|Park, Sang-Hyuck - UNIVERSITY OF ARKANSAS|
|Wang, Qin - UNIVERSITY OF ARKANSAS|
|Korth, Ken - UNIVERSITY OF ARKANSAS|
Submitted to: American Society of Plant Biologists Annual Meeting
Publication Type: Abstract Only
Publication Acceptance Date: February 28, 2005
Publication Date: July 16, 2005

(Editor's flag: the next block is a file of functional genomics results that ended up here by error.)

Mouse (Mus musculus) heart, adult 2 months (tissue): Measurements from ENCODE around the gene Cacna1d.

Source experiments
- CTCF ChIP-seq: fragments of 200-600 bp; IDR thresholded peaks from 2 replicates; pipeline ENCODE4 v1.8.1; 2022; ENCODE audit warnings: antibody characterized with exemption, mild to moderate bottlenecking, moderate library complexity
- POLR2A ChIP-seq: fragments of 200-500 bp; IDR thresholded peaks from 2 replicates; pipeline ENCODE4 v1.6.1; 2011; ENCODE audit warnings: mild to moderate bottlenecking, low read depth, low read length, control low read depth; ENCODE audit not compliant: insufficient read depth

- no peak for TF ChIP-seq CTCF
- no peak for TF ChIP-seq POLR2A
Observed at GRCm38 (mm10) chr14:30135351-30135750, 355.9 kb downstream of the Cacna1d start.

Citation: Park, S., Wang, Q., Nakata, P.A., Korth, K. 2005. The role of calcium oxalate crystals in Medicago truncatula defense against chewing insects [abstract]. American Society of Plant Biologists Annual Meeting. p. 157. Technical Abstract: Calcium oxalate crystals are the most common insoluble mineral found in plants and can appear in different sizes and shapes. Functions proposed for the crystals include roles in ion balance, tissue support, detoxification, and in light-gathering and -reflection. We use calcium oxalate defective (cod) lines of M. truncatula to assess effects of plant calcium oxalate crystals on the survival of chewing insects. In cod5 and cod6 mutants, leaves contain far fewer crystals and the crystals present are smaller and more globular in shape than in the wildtype line, A17. Results indicate that Spodoptera exigua (beet armyworm) larvae that feed on low levels of commercial calcium oxalate crystals grow faster and have a higher survival rate than larvae that feed on high levels of commercial calcium oxalate crystals. Observation of insect mandibles via scanning electron microscopy shows that mandibles of S. exigua larvae that feed on wildtype A17 are more worn than those of larvae that feed on cod mutants or artificial diet. Furthermore, RNA blot analysis shows that wound-inducible transcripts respond normally in cod mutants, indicating that the mutant plant lines are not defective in recognition of, or induced response to, insect herbivores. We assayed gene expression patterns in response to herbivory in cod5 mutants using microarray analysis. Results indicate that several genes are differentially up- or down-regulated after insect herbivory. If calcium oxalate crystals serve as a deterrent to herbivory by insects, then learning how they are made could lead to a strategy for improving pest control in crops.